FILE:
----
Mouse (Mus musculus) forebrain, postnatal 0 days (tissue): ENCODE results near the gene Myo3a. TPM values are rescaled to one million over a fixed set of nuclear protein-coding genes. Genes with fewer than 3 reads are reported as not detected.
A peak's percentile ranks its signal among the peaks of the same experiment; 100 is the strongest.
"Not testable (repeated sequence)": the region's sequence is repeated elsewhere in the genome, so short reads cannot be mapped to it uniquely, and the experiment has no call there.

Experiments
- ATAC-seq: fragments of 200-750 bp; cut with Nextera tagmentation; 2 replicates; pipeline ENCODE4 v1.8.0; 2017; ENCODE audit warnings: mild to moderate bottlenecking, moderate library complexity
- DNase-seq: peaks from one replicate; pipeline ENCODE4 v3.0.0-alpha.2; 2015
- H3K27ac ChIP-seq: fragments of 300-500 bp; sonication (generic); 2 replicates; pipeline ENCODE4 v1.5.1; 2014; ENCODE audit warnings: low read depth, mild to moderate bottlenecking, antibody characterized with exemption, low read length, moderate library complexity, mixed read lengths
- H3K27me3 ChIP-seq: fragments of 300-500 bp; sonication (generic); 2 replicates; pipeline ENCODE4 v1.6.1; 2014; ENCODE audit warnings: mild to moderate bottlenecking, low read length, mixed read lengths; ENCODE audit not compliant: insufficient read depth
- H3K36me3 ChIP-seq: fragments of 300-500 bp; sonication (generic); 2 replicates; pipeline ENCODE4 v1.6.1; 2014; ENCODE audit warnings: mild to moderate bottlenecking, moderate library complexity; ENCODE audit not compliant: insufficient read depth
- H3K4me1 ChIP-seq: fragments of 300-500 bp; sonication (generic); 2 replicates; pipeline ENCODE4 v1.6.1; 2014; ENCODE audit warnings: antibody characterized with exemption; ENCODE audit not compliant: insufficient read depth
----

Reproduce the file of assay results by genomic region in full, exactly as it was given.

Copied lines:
Mouse (Mus musculus) forebrain, postnatal 0 days (tissue): ENCODE results near the gene Myo3a. TPM values are rescaled to one million over a fixed set of nuclear protein-coding genes. Genes with fewer than 3 reads are reported as not detected.
A peak's percentile ranks its signal among the peaks of the same experiment; 100 is the strongest.
"Not testable (repeated sequence)": the region's sequence is repeated elsewhere in the genome, so short reads cannot be mapped to it uniquely, and the experiment has no call there.

Experiments
- ATAC-seq: fragments of 200-750 bp; cut with Nextera tagmentation; 2 replicates; pipeline ENCODE4 v1.8.0; 2017; ENCODE audit warnings: mild to moderate bottlenecking, moderate library complexity
- DNase-seq: peaks from one replicate; pipeline ENCODE4 v3.0.0-alpha.2; 2015
- H3K27ac ChIP-seq: fragments of 300-500 bp; sonication (generic); 2 replicates; pipeline ENCODE4 v1.5.1; 2014; ENCODE audit warnings: low read depth, mild to moderate bottlenecking, antibody characterized with exemption, low read length, moderate library complexity, mixed read lengths
- H3K27me3 ChIP-seq: fragments of 300-500 bp; sonication (generic); 2 replicates; pipeline ENCODE4 v1.6.1; 2014; ENCODE audit warnings: mild to moderate bottlenecking, low read length, mixed read lengths; ENCODE audit not compliant: insufficient read depth
- H3K36me3 ChIP-seq: fragments of 300-500 bp; sonication (generic); 2 replicates; pipeline ENCODE4 v1.6.1; 2014; ENCODE audit warnings: mild to moderate bottlenecking, moderate library complexity; ENCODE audit not compliant: insufficient read depth
- H3K4me1 ChIP-seq: fragments of 300-500 bp; sonication (generic); 2 replicates; pipeline ENCODE4 v1.6.1; 2014; ENCODE audit warnings: antibody characterized with exemption; ENCODE audit not compliant: insufficient read depth